Where I Find God, edited by Cora Guinnane and Joanne O’Brien, reviewed by Frank Conlisk in Africa Magazine.
Through my years in parish ministry, many people have spoken to me about their experience of prayer. They discussed the joys and satisfactions of prayer certainly, but mostly they needed to discuss the struggles and challenges they were experiencing. Finding time to pray, being distracted, bored by repetition, “nothing happening”, “is there anybody listening?” and the feeling that time was being wasted…all these issues and more were raised.
Invariably I found myself suggesting to people that they lay aside their preoccupation with the “mechanics” of the business, that they take a step back and ask themselves: “Where do I find God?” In what kind of settings, situations, moments, events do I find myself aware of God’s presence? When am I in touch with the Spirit within? When and where does God find me?
So, when my eye caught the title of this month’s book review: Where I find God. Personal reflections from some of Ireland’s finest Thinkers I was keen to take a look.
This is a beautiful publication inspired by the experiences of Cora Guinnane and Joanne O’Brien former secondary school chaplains in Co Clare. In their own words “This book is an effort to combine many lived experiences of God”.
There are contributions from a wide range of Irish writers and poets, public figures and mystics who share, in a paragraph or two, their own personal encounter with the Divine. We hear from such diverse contributors as Sr Stanislaus Kennedy, Brent Pope, Fr Peter McVerry, Finbar Furey, Mary McAleese, Ronnie Delany, Fr Brian D’Arcy, Nóirín Ní Riain, Joe Duffy amongst many others. These encounters with the Divine are as diverse and varied as are the contributors. God’s meeting with each one is unique. For many it is in the beauty of nature. For others, it is in the innocence of children or they meet God in every-day, human relationships. Most moving are the accounts of those who sense the presence of God in the midst of great tragedy and suffering. In this vein are the contributions of Elma and Fionnbar Walsh, parents of Donal who in May 2013 lost his battle with cancer at sixteen years of age. Fionnbar writes: “…there were times when I bartered with God to deliver us from the cross we were bearing. You don’t barter with God; you learn, from the other child patients, that the line from the cross, Not my will but yours be done, is real.”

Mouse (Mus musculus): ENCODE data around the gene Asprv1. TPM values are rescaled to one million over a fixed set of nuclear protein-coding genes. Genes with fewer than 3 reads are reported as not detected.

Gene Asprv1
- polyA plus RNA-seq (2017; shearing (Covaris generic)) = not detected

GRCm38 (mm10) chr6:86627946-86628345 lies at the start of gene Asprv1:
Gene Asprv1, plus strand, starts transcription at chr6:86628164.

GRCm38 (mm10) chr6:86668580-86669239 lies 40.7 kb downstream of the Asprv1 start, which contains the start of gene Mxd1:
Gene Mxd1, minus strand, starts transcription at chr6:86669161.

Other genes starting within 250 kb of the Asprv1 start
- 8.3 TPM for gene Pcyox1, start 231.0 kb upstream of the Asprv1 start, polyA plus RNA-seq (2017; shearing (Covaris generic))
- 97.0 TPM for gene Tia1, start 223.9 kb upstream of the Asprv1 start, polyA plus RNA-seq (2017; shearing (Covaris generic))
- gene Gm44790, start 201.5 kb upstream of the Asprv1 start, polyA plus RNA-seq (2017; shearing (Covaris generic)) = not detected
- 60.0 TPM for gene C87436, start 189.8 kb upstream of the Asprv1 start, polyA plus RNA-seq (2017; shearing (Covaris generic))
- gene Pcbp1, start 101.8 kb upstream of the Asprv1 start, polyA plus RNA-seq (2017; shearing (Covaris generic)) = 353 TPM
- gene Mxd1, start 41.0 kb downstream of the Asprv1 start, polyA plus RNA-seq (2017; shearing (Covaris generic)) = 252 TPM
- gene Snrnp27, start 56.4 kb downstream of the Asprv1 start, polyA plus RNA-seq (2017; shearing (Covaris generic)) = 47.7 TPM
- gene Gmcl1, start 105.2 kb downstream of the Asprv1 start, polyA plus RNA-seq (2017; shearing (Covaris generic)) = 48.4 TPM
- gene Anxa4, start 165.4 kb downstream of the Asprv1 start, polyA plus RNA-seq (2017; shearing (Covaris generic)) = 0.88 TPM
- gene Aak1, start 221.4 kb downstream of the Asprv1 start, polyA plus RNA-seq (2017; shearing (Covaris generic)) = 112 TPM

Intriguingly, the theologian, author and internationally acclaimed singer Nóirín Ní Riain writes on encountering God in sound. She quotes Meister Eckhart (1260-1328) Everything that I see, hear, touch, feel, taste, speak, think, imagine is completing a perfect circle which God has drawn. “This prayer,” she comments, “from one of the world’s greatest mystics, monks and scholars, has taught me so much about finding God through each and every one of our senses…For me, that sense-world is and always has been the ear; through the sense of hearing, I can frequently draw near to the message that the Spirit is trying to whisper into my ear.”
This publication is in coffee table book format and the contributions are accompanied by some breathtaking photographs – the work of Christy McNamara, Norman McCloskey, John Kelly and Giles Norman. Many of the images are meditations in themselves. I found myself wanting to know where they were taken and who were the people in them. No such information is given. But then, perhaps the mystery is appropriate to the theme!
Where I find God is a book to be picked up, dipped into and savoured.
All the royalties from the sales will be shared between Focus Ireland and the Peter McVerry Trust in the hope of making some small difference to those who are homeless. So this is a publication worth checking out for many reasons as we celebrate the season of goodwill.
To get your own copy of Where I Find God you can click here.